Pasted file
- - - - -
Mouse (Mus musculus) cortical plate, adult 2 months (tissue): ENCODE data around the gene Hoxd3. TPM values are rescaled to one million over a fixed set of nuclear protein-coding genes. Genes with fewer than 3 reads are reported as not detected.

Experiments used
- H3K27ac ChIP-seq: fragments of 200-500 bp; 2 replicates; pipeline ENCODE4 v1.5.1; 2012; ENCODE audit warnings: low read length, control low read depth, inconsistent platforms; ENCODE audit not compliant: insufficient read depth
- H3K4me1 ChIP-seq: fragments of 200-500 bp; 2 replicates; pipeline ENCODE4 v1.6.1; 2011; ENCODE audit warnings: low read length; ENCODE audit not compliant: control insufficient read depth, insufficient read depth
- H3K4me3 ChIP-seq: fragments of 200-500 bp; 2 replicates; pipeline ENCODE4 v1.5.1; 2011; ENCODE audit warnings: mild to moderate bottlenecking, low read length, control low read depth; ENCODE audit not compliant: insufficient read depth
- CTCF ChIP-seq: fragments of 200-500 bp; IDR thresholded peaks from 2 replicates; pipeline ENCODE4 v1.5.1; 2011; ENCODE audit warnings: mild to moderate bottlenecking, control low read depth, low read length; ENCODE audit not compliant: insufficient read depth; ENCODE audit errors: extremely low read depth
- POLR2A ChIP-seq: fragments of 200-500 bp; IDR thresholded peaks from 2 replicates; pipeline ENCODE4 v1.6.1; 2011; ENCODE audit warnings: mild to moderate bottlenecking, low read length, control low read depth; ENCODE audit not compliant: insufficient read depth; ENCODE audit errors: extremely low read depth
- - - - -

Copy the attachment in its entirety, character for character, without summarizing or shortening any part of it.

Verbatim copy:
Mouse (Mus musculus) cortical plate, adult 2 months (tissue): ENCODE data around the gene Hoxd3. TPM values are rescaled to one million over a fixed set of nuclear protein-coding genes. Genes with fewer than 3 reads are reported as not detected.

Experiments used
- H3K27ac ChIP-seq: fragments of 200-500 bp; 2 replicates; pipeline ENCODE4 v1.5.1; 2012; ENCODE audit warnings: low read length, control low read depth, inconsistent platforms; ENCODE audit not compliant: insufficient read depth
- H3K4me1 ChIP-seq: fragments of 200-500 bp; 2 replicates; pipeline ENCODE4 v1.6.1; 2011; ENCODE audit warnings: low read length; ENCODE audit not compliant: control insufficient read depth, insufficient read depth
- H3K4me3 ChIP-seq: fragments of 200-500 bp; 2 replicates; pipeline ENCODE4 v1.5.1; 2011; ENCODE audit warnings: mild to moderate bottlenecking, low read length, control low read depth; ENCODE audit not compliant: insufficient read depth
- CTCF ChIP-seq: fragments of 200-500 bp; IDR thresholded peaks from 2 replicates; pipeline ENCODE4 v1.5.1; 2011; ENCODE audit warnings: mild to moderate bottlenecking, control low read depth, low read length; ENCODE audit not compliant: insufficient read depth; ENCODE audit errors: extremely low read depth
- POLR2A ChIP-seq: fragments of 200-500 bp; IDR thresholded peaks from 2 replicates; pipeline ENCODE4 v1.6.1; 2011; ENCODE audit warnings: mild to moderate bottlenecking, low read length, control low read depth; ENCODE audit not compliant: insufficient read depth; ENCODE audit errors: extremely low read depth